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View Poll Results: What kind of Air Compressor do you have?
Oil-less less than 10 gal 6 2.14%
Oil-less 10-20 gal 17 6.07%
Oil-less over 30 gal 41 14.64%
Oiled less than 10 gal 5 1.79%
Oiled 10-20 gal 23 8.21%
Oiled 30-50 gal 39 13.93%
Oiled over 50 gal 144 51.43%
don't know 5 1.79%
Voters: 280. You may not vote on this poll

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  #61 (permalink)  
Old 05-25-2005, 07:59 PM
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Grouch-You will have to drop the RPM on that pump down quite a bit to get by with a 5 HP motor but it can be done it just will not be as efficient as a pump designed for 5 HP and running at rated RPM but it probably will work. Try Compressor world for tanks as they have much better prices than you quoted from Grainger, etc.($245 for a 60 gal vertical if this catalog is up to date) I am not sure about a distributer near you, shipping could be expensive.

www.compressorworld.com

If you are trying to salvage the pressure switch from the "dinky CH" it will not work since it will probably be much to light to handle the amps of a real 5 HP motor and I would also be wary of the safety valve, good ones are inexpensive and need to be capable of dumping more air than the compressor makes. Your very life could depend on that safety valve.

You touched on something I have griped about for years--replacement parts cost. Did you ever price a replacement engine for a lawn mower? 5-6 HP lawn mower replacement engines are easy to find but you can go to Wall-mart or about any big retailer and buy a complete new mower with the EXACT same engine for about 20 bucks less than the engine by itself, how do they figure?

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  #62 (permalink)  
Old 05-25-2005, 09:08 PM
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Quote:
Originally Posted by oldred
Grouch-You will have to drop the RPM on that pump down quite a bit to get by with a 5 HP motor but it can be done it just will not be as efficient as a pump designed for 5 HP and running at rated RPM but it probably will work.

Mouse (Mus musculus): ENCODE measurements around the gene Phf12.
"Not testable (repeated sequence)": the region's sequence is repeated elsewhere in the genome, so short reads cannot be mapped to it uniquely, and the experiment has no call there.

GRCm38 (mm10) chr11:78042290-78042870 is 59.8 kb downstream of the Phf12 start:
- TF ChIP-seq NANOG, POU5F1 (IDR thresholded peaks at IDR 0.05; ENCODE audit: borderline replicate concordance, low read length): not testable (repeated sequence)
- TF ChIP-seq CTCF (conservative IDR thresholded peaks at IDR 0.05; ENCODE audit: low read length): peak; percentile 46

By my calculations I'm running it at 345 RPM right now by using the approximately 1.5 HP motor. Not sure what the original diesel engine was governed at. It has a 4.5" double groove pulley and the compressor has a 10", so if the governed speed was 2500, that would yield compressor speed of 1125 RPM. If it was 2000, it would yield 900 RPM.

With roughly 3 times the horsepower, I'm hoping to be able to increase both the RPM (some) and get above that 40 PSI stall it's doing now.

Quote:
Originally Posted by oldred
Try Compressor world for tanks as they have much better prices than you quoted from Grainger, etc.($245 for a 60 gal vertical if this catalog is up to date) I am not sure about a distributer near you, shipping could be expensive.

www.compressorworld.com

If you are trying to salvage the pressure switch from the "dinky CH" it will not work since it will probably be much to light to handle the amps of a real 5 HP motor and I would also be wary of the safety valve, good ones are inexpensive and need to be capable of dumping more air than the compressor makes. Your very life could depend on that safety valve.
Oldred you did it again! That URL didn't show up in any Google or Dogpile search I tried: ASME air tanks, air compressor tanks ASME, ASME air receivers, and I don't remember the rest. Half the time I think all that comes up are sponsored links or hundreds of aliases for the same place.

That price means I can bump the motor to a 7.5 HP, get a new tank, switch and safety valve and still not go over the cost of a decent pre-built system. It was a gamble at 5 HP and the salvage. The tank cost was making me pull my hair out.

Quote:
Originally Posted by oldred
You touched on something I have griped about for years--replacement parts cost. Did you ever price a replacement engine for a lawn mower? 5-6 HP lawn mower replacement engines are easy to find but you can go to Wall-mart or about any big retailer and buy a complete new mower with the EXACT same engine for about 20 bucks less than the engine by itself, how do they figure?
That makes me gnash my teeth and fits this situation.

Reading all the things in this thread that people are able to do with their systems just kept me determined to get something going. I made what I guess is a classic mistake with compressors -- compared the minimum CFM my sander needs, to the maximum shown on the side of that Campbell-Hausfield and thought I could sand my Olds. It was a minute of sanding and ten minutes waiting. Now I'm looking forward to sanding as long as I want.

Thanks loads and if you're ever in KY, give a yell! We can sit in the shade and NOT listen to an oil-less compressor shake the landscape, just an occasional bloopitabloopitabloopita.